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DICGC not to cover co-op bank deposits

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The (DICGC) has sent a letter to multi state co-operative banks (banks that are based in Gujarat but have branches in other states), stating that their deposits are not eligible for insurance cover under provisions of the Act, 1961, and they should display copies of this letter at all branches of the banks.
 
The Gujarat Urban Co-operative Banks' Federation (GUCBF) has approached the Gujarat High Court, seeking interim relief from the letter.
 
The matter can be resolved only in the next session of Parliament, where the United progressive Alliance (UPA) government is expected to amend provisions of the Multi State Co-operative Societies Act.
 
DICGC, in the letter dated July 14, 2004, has told the banks that since they are registered under the Multi-State Co-operative Societies Act (Act), 2002, the provisions of this act do not comply with the eligibility requirement for deposit insurance cover under section 2(g)(g) of the DICGC Act, 1961.
 
"Therefore the deposits of your bank are not eligible for insurance cover under the provisions of DICGC Act, 1961. The premium received from your bank has been kept in the sundry deposit account of the corporation and will be processed only after the Co-operative Societies Act, under which your bank is registered, is amended to comply with requirements of sections 2(g)(g) of the DICGC Act 1961," says the letter to multi state co-operative banks.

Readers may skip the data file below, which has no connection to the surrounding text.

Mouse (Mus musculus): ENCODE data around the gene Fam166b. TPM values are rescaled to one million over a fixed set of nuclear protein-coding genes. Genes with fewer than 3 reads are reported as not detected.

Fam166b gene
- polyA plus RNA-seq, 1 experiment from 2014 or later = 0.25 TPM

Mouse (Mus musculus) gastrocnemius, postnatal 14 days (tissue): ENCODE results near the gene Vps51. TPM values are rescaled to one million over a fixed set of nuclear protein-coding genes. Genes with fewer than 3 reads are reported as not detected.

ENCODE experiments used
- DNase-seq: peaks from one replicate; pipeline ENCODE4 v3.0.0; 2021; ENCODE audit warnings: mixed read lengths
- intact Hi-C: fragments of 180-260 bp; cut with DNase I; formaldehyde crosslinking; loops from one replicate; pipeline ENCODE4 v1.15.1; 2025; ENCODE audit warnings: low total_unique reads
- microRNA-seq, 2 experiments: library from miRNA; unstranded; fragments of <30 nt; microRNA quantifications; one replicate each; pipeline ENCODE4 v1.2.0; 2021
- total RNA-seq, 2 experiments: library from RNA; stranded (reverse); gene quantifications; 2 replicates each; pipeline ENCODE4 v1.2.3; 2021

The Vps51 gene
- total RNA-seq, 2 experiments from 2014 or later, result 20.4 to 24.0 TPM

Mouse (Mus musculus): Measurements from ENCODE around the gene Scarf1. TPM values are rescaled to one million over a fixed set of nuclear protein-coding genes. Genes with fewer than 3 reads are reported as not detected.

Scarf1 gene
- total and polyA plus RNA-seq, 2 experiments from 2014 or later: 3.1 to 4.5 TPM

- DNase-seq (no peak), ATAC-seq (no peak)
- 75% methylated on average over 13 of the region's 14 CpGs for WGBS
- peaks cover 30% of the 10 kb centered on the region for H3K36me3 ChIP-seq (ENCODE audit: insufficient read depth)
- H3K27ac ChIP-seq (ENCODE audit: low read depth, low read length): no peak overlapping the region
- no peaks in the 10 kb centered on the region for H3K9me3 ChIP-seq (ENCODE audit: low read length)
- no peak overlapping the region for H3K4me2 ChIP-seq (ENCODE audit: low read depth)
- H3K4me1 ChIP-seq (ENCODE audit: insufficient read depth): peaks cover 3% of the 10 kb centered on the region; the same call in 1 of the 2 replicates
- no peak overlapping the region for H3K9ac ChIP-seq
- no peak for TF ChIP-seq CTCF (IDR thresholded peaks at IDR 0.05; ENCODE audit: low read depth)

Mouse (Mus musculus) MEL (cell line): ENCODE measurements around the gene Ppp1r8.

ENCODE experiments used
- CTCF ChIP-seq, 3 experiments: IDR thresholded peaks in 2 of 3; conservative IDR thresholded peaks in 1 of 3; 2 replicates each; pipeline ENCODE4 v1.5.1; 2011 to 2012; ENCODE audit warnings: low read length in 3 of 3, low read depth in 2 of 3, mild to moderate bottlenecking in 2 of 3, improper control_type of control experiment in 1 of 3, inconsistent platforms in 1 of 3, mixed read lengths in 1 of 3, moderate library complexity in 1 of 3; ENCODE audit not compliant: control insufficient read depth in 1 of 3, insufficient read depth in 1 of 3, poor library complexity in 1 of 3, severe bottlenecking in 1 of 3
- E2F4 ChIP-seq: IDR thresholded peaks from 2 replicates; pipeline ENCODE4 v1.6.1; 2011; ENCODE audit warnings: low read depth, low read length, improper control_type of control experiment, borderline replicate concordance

While two of the eight multi state co-operative banks of Gujarat "" Madhavpura Mercantile Co-operative Bank and Co-operative bank of Ahmedabad "" have already gone weak, the remaining are financially sound.
 
The implication of the letter is that if any of these banks goes weak, deposits of up to Rs one lakh will not be insured with the DICGC.
 
The DICGC letter is a fallout of a Supreme Court order in a case involving two banks in Maharashtra.
 
Gujarat Urban Co-operative Banks' Federation has said the Supreme Court judgement delivered about a year ago in the Apex Bank of Maharashtra and Goa case, does not apply to multi-state co-operatives in the state and the question of these banks not having insurance cover of the RBI subsidiary DICGC does not exist.
 
However, sources in the banking industry said irrespective of the Supreme Court judgement, multi-state co-operative banks in the state have been collecting deposits from people without having an insurance cover from the DICGC.
 
Sources said the DICGC, in a circular to multi state co-operative banks, asked them to provide information on the insurance premium that they have been paying to DICGC.
 
"Even if they are paying insurance premium to the DICGC, this does not mean that the depositors are covered under the insurance, because there is the question of whether there is a licence or not," said a source in the banking industry.
 
The co-operative banking establishment in Gujarat is divided over whether multi-state co-operative banks have a licence or not, in view of the Supreme Court ruling.
 
Even officials of multi-state co-operative banks say there is room for different interpretations of the ruling and it is learnt that the RBI has taken up the matter with the central government.
 
Meanwhile, Jairambhai Patel, chairman of the MMCB, said Union minister for agriculture and co-operation Sharad Pawar had assured the banks that necessary amendments will be made in the MSCS Act to ensure that multi-state co-operative banks are covered under DICGC insurance.

 
 

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